• Compression Fractures

    The bones of the spinal column (vertebrae) absorb substantial force. To soften the impact and cushion contact between the bones, the building blocks of the column are separated by resilient, rubbery, intervertebral discs. Normally, the structure withstands significant forces, without incident, but compression fractures occur under certain circumstances. Osteoporosis, trauma, and other pathological causes may each play a role in compression fracture.

    Vertebral compression fracture comes about when an individual vertebra is squeezed, causing it to crack and/or break under pressure.

    Causes of Compression Fractures

    Like other broken bones, the customary cause of compression fractures is trauma to the affected area. In cases where preexisting conditions do not play a role, considerable force is required to fracture vertebra. A compression factor may result from:

    • Car accident
    • Sports injury
    • Fall from a significant height

    While the force exerted during these incidents is sufficient to break bones, some people are at higher risk than others for suffering compression fracture – prone to injury with very little trauma.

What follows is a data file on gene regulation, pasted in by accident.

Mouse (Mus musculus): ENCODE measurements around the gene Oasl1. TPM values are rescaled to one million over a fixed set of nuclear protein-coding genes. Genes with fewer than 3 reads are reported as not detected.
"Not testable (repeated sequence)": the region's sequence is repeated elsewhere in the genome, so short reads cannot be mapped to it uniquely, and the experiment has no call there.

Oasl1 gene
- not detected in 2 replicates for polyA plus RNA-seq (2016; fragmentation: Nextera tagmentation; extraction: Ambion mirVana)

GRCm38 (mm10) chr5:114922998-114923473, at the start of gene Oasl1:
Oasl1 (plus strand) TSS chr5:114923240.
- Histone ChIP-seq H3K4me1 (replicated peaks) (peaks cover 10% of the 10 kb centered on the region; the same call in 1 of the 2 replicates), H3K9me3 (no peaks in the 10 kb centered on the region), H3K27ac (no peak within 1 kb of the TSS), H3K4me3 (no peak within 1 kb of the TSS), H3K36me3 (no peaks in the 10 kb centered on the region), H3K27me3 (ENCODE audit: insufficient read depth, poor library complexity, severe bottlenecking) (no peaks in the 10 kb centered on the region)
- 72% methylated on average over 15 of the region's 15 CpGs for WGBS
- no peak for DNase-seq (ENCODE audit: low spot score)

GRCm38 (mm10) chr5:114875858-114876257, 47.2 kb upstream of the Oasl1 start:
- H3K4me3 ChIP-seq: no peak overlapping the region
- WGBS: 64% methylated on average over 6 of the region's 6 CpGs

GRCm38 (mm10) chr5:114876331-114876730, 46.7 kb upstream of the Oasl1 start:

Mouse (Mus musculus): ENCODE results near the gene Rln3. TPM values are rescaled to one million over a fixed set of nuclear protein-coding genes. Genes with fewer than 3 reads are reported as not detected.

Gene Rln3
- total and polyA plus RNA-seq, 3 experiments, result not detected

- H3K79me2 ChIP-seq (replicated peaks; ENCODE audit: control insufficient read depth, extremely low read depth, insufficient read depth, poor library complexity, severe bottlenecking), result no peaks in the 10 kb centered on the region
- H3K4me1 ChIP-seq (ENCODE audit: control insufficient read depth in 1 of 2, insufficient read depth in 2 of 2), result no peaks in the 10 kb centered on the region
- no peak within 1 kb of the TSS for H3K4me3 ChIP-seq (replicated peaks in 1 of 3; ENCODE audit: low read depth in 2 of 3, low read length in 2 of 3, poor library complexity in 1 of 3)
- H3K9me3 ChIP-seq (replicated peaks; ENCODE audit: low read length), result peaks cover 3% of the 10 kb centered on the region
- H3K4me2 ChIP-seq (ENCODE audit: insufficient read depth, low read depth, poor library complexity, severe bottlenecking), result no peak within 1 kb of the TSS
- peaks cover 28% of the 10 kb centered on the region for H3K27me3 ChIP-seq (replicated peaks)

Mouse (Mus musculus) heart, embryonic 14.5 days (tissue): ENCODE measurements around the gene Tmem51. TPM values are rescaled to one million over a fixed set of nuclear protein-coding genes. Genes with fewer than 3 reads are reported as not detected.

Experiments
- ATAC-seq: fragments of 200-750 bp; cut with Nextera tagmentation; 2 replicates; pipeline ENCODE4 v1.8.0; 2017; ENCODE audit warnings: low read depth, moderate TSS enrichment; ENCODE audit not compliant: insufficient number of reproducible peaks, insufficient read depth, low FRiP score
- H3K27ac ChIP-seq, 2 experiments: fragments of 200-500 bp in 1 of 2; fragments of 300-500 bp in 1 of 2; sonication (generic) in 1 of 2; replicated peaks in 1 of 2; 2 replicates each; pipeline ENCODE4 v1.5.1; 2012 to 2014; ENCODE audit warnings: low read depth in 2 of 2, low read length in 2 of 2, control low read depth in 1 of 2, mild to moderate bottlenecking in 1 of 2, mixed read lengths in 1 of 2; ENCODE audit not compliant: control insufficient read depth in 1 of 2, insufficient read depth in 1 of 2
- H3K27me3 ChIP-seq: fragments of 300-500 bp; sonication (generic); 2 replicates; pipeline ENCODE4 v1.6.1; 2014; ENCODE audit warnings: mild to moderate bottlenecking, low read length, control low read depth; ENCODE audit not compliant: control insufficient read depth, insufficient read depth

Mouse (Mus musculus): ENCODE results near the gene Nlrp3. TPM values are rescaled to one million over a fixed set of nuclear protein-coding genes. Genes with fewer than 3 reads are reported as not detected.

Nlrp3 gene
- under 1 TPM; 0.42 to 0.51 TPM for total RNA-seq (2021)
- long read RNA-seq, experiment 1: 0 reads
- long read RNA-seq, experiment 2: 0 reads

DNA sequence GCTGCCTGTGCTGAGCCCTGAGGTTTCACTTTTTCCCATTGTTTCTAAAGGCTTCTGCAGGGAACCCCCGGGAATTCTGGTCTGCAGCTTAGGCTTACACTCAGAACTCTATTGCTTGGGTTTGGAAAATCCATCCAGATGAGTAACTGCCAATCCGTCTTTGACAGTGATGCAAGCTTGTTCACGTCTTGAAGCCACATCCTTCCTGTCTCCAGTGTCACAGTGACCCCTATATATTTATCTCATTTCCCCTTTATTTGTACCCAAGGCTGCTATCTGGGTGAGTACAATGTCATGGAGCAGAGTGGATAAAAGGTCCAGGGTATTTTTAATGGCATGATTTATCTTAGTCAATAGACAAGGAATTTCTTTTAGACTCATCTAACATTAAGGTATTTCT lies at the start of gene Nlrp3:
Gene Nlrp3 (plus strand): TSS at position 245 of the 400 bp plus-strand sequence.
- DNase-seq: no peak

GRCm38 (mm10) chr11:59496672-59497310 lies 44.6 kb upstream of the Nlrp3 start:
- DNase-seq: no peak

Elderly individuals experience fractures due to bone deterioration, over time, when small cracks develop in individual vertebra. The weakened bones eventually collapse, resulting compression fractures.   And women, particularly those who have undergone menopause, suffer from bone density loss, called osteoporosis. Osteoporosis is a primary cause of compression fractures among those with preexisting disease. Increased risk factors for developing osteoporosis include:

    • Body type – osteoporosis is more common among thin women
    • Early menopause – risk increases among women experiencing menopause before age 50
    • Ethnicity – white and Asian women share the highest risk for developing osteoporosis
    • Smoking

    Additional pathological causes of compression fracture are also tied to reduced bone strength. Cancer, whether originating in bones or metastasizing from another part of the body, can lead to compression fractures.

    Symptoms of Compression Fractures

    Compression fractures cause various symptoms, including these common complaints:

    • Low back pain
    • Hip and thigh pain
    • Postural changes/ stooping
    • Difficulty bending and/or twisting

    When nerve compression is present, a compression fracture may also lead to the following symptoms:

    • Numbness
    • Tingling
    • Weakness

    If the fracture presses directly on the spinal cord or multiple compression fractures are present, sufferers may experience:

    • Incontinence or inability to urinate
    • Digestive issues
    • Height loss
    • Breathing problems
  • Herniated Disc (Lumbar)

    Herniated disc is a painful condition, which may affect the lumbar spine (lower back). Comprised of 33 vertebrae, the spinal column, or vertebral column, relies on resilient, disc-shaped cushions to absorb force between bones and facilitate flexible movement. Under the pressure and rigors of use, the outer layer of a disc can lose its integrity, causing it to rupture or herniate. The lumbar region, made up of the five lowest vertebrae in the spinal column, is a frequent source of herniated disc pain.